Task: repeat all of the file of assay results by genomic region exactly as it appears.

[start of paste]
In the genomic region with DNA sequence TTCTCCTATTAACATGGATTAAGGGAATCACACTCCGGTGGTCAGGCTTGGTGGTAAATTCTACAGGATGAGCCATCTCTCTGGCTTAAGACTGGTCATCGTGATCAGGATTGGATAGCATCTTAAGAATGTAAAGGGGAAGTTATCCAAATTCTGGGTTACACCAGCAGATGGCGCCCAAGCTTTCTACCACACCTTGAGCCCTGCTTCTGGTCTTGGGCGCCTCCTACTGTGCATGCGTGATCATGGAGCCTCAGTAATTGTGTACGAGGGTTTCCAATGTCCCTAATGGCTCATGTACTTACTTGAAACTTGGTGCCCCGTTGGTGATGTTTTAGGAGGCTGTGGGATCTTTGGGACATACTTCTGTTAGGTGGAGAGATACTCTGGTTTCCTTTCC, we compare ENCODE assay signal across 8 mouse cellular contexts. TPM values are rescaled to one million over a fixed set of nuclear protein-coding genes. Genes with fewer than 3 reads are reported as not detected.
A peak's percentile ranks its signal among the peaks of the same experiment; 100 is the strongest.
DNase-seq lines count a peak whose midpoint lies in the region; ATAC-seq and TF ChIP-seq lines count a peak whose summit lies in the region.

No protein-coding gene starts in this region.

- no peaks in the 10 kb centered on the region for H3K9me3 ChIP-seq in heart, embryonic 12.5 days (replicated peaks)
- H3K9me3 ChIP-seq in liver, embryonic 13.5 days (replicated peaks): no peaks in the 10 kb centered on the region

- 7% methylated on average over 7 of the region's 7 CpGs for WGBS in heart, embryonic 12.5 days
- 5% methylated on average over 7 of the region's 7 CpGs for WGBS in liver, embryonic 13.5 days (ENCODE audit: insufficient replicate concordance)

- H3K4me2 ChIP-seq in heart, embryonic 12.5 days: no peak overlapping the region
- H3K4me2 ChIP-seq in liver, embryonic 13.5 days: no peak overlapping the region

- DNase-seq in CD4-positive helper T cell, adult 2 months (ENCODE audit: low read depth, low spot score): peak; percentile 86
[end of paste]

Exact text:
In the genomic region with DNA sequence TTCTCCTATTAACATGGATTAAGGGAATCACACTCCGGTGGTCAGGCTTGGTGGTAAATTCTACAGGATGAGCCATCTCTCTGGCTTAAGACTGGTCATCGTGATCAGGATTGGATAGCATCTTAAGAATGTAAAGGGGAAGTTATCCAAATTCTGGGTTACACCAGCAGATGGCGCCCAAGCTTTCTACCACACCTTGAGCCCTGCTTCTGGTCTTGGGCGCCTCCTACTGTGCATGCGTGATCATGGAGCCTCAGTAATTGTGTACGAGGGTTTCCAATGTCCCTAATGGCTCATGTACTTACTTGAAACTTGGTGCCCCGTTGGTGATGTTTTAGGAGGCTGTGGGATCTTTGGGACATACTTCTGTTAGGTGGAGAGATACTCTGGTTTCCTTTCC, we compare ENCODE assay signal across 8 mouse cellular contexts. TPM values are rescaled to one million over a fixed set of nuclear protein-coding genes. Genes with fewer than 3 reads are reported as not detected.
A peak's percentile ranks its signal among the peaks of the same experiment; 100 is the strongest.
DNase-seq lines count a peak whose midpoint lies in the region; ATAC-seq and TF ChIP-seq lines count a peak whose summit lies in the region.

No protein-coding gene starts in this region.

- no peaks in the 10 kb centered on the region for H3K9me3 ChIP-seq in heart, embryonic 12.5 days (replicated peaks)
- H3K9me3 ChIP-seq in liver, embryonic 13.5 days (replicated peaks): no peaks in the 10 kb centered on the region

- 7% methylated on average over 7 of the region's 7 CpGs for WGBS in heart, embryonic 12.5 days
- 5% methylated on average over 7 of the region's 7 CpGs for WGBS in liver, embryonic 13.5 days (ENCODE audit: insufficient replicate concordance)

- H3K4me2 ChIP-seq in heart, embryonic 12.5 days: no peak overlapping the region
- H3K4me2 ChIP-seq in liver, embryonic 13.5 days: no peak overlapping the region

- DNase-seq in CD4-positive helper T cell, adult 2 months (ENCODE audit: low read depth, low spot score): peak; percentile 86